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Comprehensive sequence analysis of nine Usher syndrome genes in the UK National Collaborative Usher Study
  1. Polona Le Quesne Stabej1,
  2. Zubin Saihan2,3,
  3. Nell Rangesh4,
  4. Heather B Steele-Stallard1,
  5. John Ambrose5,
  6. Alison Coffey5,
  7. Jenny Emmerson5,
  8. Elene Haralambous1,
  9. Yasmin Hughes1,
  10. Karen P Steel5,
  11. Linda M Luxon4,6,
  12. Andrew R Webster2,3,
  13. Maria Bitner-Glindzicz1,6
  1. 1Clinical and Molecular Genetics, Institute of Child Health, UCL, London, UK
  2. 2Institute of Ophthalmology, UCL, London, UK
  3. 3Moorfields Eye Hospital, London, UK
  4. 4Audiovestibualar Medicine, Institute of Child Health, UCL, London, UK
  5. 5Wellcome Trust Sanger Institute, Hinxton, Cambridge, UK
  6. 6UCL Ear Institute, London, UK
  1. Correspondence to Dr Maria Bitner-Glindzicz, Clinical and Molecular Genetics Unit, Institute of Child Health, UCL, 30 Guilford Street, London WC1N 1EH, UK; mbitnerg{at}ich.ucl.ac.uk

Abstract

Background Usher syndrome (USH) is an autosomal recessive disorder comprising retinitis pigmentosa, hearing loss and, in some cases, vestibular dysfunction. It is clinically and genetically heterogeneous with three distinctive clinical types (I–III) and nine Usher genes identified. This study is a comprehensive clinical and genetic analysis of 172 Usher patients and evaluates the contribution of digenic inheritance.

Methods The genes MYO7A, USH1C, CDH23, PCDH15, USH1G, USH2A, GPR98, WHRN, CLRN1 and the candidate gene SLC4A7 were sequenced in 172 UK Usher patients, regardless of clinical type.

Results No subject had definite mutations (nonsense, frameshift or consensus splice site mutations) in two different USH genes. Novel missense variants were classified UV1-4 (unclassified variant): UV4 is ‘probably pathogenic’, based on control frequency <0.23%, identification in trans to a pathogenic/probably pathogenic mutation and segregation with USH in only one family; and UV3 (‘likely pathogenic’) as above, but no information on phase. Overall 79% of identified pathogenic/UV4/UV3 variants were truncating and 21% were missense changes. MYO7A accounted for 53.2%, and USH1C for 14.9% of USH1 families (USH1C:c.496+1G>A being the most common USH1 mutation in the cohort). USH2A was responsible for 79.3% of USH2 families and GPR98 for only 6.6%. No mutations were found in USH1G, WHRN or SLC4A7.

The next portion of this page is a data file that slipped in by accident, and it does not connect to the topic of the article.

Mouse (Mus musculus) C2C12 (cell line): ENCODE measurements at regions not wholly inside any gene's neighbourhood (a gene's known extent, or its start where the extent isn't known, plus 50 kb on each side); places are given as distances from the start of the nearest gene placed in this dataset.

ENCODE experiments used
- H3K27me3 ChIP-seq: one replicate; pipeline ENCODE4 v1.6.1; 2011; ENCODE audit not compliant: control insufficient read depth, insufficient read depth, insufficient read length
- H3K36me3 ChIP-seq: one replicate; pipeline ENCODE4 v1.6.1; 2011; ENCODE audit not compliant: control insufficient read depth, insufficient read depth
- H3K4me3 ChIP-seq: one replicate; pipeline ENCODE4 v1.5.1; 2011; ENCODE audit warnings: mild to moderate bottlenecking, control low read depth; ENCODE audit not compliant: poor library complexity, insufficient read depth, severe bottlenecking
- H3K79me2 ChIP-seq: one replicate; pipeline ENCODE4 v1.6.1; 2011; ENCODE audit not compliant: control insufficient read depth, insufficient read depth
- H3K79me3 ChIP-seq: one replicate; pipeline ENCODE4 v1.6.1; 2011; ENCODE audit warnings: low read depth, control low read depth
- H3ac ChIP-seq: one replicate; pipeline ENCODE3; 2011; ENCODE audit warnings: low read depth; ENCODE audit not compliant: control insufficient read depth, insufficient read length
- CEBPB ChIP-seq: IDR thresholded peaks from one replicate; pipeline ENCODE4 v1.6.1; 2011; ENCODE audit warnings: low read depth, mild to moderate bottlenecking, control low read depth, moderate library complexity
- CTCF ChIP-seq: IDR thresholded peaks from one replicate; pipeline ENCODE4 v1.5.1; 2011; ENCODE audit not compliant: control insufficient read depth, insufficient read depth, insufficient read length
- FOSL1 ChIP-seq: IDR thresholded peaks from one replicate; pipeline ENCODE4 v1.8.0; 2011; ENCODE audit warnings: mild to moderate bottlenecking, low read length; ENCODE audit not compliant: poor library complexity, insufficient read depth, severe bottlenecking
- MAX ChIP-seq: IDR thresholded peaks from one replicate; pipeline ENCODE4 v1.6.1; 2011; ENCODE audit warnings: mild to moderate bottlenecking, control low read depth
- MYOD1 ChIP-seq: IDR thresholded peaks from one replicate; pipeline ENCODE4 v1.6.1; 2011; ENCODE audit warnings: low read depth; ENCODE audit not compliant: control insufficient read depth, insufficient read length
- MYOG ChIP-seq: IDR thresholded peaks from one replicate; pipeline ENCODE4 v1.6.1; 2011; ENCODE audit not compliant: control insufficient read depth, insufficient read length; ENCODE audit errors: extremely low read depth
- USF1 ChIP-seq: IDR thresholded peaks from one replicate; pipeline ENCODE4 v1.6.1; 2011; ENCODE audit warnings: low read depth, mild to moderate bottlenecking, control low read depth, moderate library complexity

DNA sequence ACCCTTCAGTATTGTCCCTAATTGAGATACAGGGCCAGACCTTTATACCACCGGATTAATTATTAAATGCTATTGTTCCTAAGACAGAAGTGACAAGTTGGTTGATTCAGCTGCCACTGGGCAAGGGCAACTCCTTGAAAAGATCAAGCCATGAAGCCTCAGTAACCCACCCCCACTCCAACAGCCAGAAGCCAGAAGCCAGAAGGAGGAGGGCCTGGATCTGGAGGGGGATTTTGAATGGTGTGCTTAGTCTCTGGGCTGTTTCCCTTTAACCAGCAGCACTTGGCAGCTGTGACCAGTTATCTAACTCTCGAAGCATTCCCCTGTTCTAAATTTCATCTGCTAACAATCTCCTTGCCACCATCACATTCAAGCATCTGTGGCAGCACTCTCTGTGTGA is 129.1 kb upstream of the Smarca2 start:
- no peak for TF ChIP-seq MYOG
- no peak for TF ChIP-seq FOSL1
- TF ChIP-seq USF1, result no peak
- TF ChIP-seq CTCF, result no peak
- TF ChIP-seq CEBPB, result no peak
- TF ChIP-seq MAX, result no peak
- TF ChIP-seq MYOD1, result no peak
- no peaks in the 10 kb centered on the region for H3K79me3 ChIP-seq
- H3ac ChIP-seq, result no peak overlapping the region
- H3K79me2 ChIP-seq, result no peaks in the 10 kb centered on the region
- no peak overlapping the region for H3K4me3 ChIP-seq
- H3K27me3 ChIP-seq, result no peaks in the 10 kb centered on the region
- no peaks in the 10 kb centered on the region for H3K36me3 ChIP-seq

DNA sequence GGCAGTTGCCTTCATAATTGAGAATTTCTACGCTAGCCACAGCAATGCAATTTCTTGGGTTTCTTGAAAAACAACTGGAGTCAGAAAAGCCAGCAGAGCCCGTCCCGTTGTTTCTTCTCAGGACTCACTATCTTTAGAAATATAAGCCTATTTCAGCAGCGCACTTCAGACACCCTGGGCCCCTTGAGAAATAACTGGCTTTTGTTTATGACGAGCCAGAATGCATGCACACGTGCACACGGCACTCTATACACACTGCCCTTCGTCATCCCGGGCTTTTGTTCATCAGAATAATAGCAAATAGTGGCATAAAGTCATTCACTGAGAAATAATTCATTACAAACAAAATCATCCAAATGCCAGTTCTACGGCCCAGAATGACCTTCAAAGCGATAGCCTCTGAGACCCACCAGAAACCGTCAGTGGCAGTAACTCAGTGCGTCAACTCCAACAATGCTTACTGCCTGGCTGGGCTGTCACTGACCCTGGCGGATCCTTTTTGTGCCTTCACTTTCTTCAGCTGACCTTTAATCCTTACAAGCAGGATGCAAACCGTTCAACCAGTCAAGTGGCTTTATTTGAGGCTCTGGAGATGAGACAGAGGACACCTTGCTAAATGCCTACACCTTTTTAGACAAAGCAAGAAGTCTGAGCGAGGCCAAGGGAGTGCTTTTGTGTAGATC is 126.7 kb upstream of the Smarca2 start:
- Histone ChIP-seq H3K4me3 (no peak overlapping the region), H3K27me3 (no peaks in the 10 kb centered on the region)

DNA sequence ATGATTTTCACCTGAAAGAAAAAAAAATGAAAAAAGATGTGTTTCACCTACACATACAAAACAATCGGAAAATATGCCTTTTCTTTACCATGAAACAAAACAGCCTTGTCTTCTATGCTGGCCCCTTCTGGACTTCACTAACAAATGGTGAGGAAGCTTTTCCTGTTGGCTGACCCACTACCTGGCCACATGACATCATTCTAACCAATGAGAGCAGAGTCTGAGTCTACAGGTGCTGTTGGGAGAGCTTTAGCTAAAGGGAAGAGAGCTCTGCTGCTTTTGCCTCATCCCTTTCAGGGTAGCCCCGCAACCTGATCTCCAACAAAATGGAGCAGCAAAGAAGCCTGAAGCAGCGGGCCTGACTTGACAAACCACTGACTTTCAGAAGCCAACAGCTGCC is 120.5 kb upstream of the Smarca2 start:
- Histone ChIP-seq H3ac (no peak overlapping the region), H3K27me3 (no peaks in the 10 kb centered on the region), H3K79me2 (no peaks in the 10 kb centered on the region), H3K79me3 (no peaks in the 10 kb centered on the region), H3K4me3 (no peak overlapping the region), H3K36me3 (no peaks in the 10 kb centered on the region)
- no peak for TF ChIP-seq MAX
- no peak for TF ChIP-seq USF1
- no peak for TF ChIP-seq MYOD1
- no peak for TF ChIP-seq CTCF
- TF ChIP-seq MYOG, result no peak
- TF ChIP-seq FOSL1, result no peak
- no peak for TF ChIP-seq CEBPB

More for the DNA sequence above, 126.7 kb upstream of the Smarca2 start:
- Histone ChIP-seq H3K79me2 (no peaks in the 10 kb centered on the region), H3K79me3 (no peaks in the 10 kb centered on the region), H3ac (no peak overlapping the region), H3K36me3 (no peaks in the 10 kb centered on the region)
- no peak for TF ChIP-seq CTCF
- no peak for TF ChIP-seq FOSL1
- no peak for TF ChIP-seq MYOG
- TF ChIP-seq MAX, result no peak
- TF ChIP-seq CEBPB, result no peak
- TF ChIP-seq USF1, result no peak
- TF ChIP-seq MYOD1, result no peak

Conclusions One or two pathogenic/likely pathogenic variants were identified in 86% of cases. No convincing cases of digenic inheritance were found. It is concluded that digenic inheritance does not make a significant contribution to Usher syndrome; the observation of multiple variants in different genes is likely to reflect polymorphic variation, rather than digenic effects.

  • Usher
  • digenic
  • retinitis pigmentosa
  • DNA sequence analysis
  • UK population
  • clinical genetics
  • molecular genetics

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Footnotes

  • Funding This work was supported by the Big Lottery (through Sense UK), Deafness Research UK, the RP Fighting Blindness charity (Retinitis Pigmentosa Society of the UK), Moorfields Special Trustees, Foundation Fighting Blindness, Jeans for Genes, NIHR Biomedical Research Centre (BMRC), Comprehensive Biomedical Research Centre (CBRC) and the Wellcome Trust. MB-G is supported by Great Ormond Street Hospital Children's Charity.

  • Competing interests None.

  • Patient consent Obtained.

  • Ethics approval Ethics approval was provided by NRES Committee London South East (MREC).

  • Provenance and peer review Not commissioned; externally peer reviewed.

  • Data sharing statement All data will be provided to Locus Specific Databases (LSDBs) Usher genes (USHbases) which is publicly accessible.

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